The Value of Company Values

Respect. Integrity. Excellence. Honesty. Trust. Commitment. These are just a few of the most common company values in 2021. They sound great, right? Unfortunately, many companies have wasted millions of dollars and countless hours of time agonizing over the wording of statements inscribed on plaques and hung on walls. 

It appears that to many, there is an implicit hope that when people (ahem… managers) see or hear these great words, they will exhibit great behavior. Unfortunately, this is not how company values work. Rarely (aka: never) will the writing on the wall alone depict the behavior of company leadership. Let’s look at a prime example. You may have heard of a little company called Enron. 

Before its eventual collapse in 2001, Enron’s company values boasted ethics and integrity. They showed off their good deeds in the community and professed esteemed character in executive leadership. Enron spent a fortune “packaging” their feel-good messaging while today many of their top executives either have been indicted or are in jail. 

The endless barrage of ethical breaches, scandals, billion-dollar fines, lawsuits, and criminal convictions of executives have become distressingly familiar.  The culture of corporate America has most of American’s cynical of towards any declaration of company values. 

Actions Speak Louder Than Words 

Corporate coaches Marshall Goldsmith and Howard Morgan, completed a study of more than 11,000 managers in eight major corporations. They found that companies that do the best job of living up to their values recognize that the real cause of success — or failure — is always the people, not the words. 

Rather than wasting time on reinventing words about desired behavior, companies should focus on the behavior itself. Actions will say much more to employees and customers about your values than the actual words on the wall. Even without an official company values statement, your employees and customers know what you value. Goldsmith said, “If our actions are wise, no one will care if the words on the wall are not perfect. If our actions are foolish, the wonderful words posted on the wall will only make us look more ridiculous.”

Starting at the Top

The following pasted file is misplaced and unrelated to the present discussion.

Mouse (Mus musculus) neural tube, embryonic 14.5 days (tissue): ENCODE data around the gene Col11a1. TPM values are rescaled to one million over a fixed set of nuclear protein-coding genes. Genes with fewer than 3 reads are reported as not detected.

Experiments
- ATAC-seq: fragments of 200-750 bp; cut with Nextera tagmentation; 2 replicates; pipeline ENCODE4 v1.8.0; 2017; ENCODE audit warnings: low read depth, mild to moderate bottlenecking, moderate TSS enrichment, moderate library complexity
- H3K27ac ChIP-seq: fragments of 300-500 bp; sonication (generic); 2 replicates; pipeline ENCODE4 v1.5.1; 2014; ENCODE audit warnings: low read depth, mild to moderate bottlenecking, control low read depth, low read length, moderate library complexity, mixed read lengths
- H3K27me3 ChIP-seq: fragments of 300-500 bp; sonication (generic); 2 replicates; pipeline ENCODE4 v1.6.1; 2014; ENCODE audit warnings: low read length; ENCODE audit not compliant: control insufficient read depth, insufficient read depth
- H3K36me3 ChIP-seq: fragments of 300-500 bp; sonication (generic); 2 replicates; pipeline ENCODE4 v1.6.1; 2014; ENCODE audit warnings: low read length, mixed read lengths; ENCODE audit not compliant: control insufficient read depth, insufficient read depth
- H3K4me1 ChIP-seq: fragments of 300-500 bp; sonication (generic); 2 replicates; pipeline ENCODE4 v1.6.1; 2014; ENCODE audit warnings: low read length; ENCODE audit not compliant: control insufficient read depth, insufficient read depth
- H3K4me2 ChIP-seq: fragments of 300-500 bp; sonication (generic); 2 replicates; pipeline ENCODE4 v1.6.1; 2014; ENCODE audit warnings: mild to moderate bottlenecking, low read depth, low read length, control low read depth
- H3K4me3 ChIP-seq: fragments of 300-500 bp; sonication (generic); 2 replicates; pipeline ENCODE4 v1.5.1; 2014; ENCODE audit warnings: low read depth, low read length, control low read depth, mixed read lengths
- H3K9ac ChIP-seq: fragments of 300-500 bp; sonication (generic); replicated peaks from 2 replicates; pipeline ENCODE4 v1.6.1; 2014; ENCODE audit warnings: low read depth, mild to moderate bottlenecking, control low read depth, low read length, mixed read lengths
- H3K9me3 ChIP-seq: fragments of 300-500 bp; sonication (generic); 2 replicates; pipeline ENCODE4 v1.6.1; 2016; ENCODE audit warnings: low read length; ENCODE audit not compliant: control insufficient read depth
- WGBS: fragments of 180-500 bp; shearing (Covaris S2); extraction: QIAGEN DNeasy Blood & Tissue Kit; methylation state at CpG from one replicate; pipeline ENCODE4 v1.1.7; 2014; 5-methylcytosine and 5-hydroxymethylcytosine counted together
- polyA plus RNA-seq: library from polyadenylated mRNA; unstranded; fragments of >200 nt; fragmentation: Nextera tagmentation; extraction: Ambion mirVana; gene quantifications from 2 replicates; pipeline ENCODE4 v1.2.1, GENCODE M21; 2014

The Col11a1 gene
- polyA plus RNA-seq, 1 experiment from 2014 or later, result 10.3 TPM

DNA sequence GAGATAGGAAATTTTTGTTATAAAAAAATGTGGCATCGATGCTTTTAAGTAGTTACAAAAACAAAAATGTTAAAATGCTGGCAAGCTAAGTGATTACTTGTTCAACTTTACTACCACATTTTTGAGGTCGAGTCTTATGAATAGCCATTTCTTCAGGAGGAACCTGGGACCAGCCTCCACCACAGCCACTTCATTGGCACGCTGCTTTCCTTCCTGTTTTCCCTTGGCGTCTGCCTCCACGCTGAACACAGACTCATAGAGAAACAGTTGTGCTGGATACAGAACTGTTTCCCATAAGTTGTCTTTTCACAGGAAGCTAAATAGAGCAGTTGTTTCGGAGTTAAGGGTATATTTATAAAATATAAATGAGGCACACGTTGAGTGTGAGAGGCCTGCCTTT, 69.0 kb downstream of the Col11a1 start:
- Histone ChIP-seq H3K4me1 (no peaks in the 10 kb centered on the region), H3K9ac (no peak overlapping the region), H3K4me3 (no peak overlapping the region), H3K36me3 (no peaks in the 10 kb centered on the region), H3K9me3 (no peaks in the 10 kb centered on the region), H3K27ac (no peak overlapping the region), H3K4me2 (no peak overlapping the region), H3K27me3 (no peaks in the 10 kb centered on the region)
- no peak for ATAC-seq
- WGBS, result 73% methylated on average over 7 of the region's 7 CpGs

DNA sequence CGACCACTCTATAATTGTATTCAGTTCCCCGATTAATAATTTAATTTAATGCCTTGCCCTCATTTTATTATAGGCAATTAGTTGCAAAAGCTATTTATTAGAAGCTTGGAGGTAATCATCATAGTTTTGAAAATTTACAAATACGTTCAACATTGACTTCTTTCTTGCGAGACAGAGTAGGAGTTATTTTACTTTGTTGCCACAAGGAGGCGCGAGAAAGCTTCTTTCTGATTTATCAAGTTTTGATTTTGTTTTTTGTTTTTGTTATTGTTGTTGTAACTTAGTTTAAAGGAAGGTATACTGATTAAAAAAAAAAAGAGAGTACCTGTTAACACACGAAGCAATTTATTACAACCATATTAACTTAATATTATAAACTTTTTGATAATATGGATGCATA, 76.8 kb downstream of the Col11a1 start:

The number one corporate value claimed by 89 percent of companies that have a written statement, is ethical conduct. Still, scandals are more common than ever with company giants like Enron, WorldCom, Tyco and more having extensively unethical skeletons in their very large closets. These endless news stories lead to a widespread cynicism towards business corporate values overall. 

The answer here seems to lie at the very top of the organization. Perhaps the most important job of the CEO is to be an example, supporter, and proclaimer of company values. Research shows the behavior of the CEO to be the most important element for reinforcing company values in all industries and all companies of all sizes. In fact, eighty-five percent of survey respondents say their companies rely on explicit CEO support to reinforce values. Over 75 percent say CEO support is one of the “most effective” practices for reinforcing the company’s ability to act on its values. 

Values in Action

Today’s most successful companies are going well beyond simply displaying values statements. When behavior is in line with company values, the benefits transcend legal and regulatory compliance. This method of values-driven management makes key changes in two main areas: relationships and reputation. Despite these two areas being somewhat intangible, they can make a huge difference to the bottom line. It is the brand marketing, corporate reputation, relationships with supplies, customers, and employees that are all strongly affected by values (or the lack thereof). 

Putting values into actions that change company culture, increase success, and drive change can be difficult. The following list includes many common practices companies use to put their values into action: 

  • Making values publicly known by using value statements in marketing. 
  • Providing value training to staff on a regular basis. 
  • Appraising executives and staff on their adherence to values.
  • Hiring organizational experts to help address how values affect performance. 
  • Using company values as a basis for performance reviews. 
  • Explicit support of company values by senior leadership. 

Practice Makes Perfect 

Despite the perceived benefits of company values, implementation is not always easy. It’s much harder to be clear and unapologetic for what you stand for than to cave into politically correct pressures to please your current audience. 

In an article entitled Make Your Values Mean Something in the Harvard Business Review, Patrick Lencioni said the following: 

“Values can set a company apart from the competition by clarifying its identity and serving as a rallying point for employees. But coming up with strong values—and sticking to them—requires real guts. Indeed, an organization considering a values initiative must first come to terms with the fact that, when properly practiced, values inflict pain. They make some employees feel like outcasts. They limit an organization’s strategic and operational freedom and constrain the behavior of its people. They leave executives open to heavy criticism for even minor violations. And they demand constant vigilance.” 

Still, the impact of values on long-term success in both reputation and relationships is clear. If you have the fortitude to see it through, values can change the trajectory of your success. If you are willing to devote your time and energy to reinforcing, supporting, and adapting authentic values your results will be far better than Enron’s. It is time to move from talking about company values and writing them down, to actually putting them into action, defending them, and embracing them to drive real change.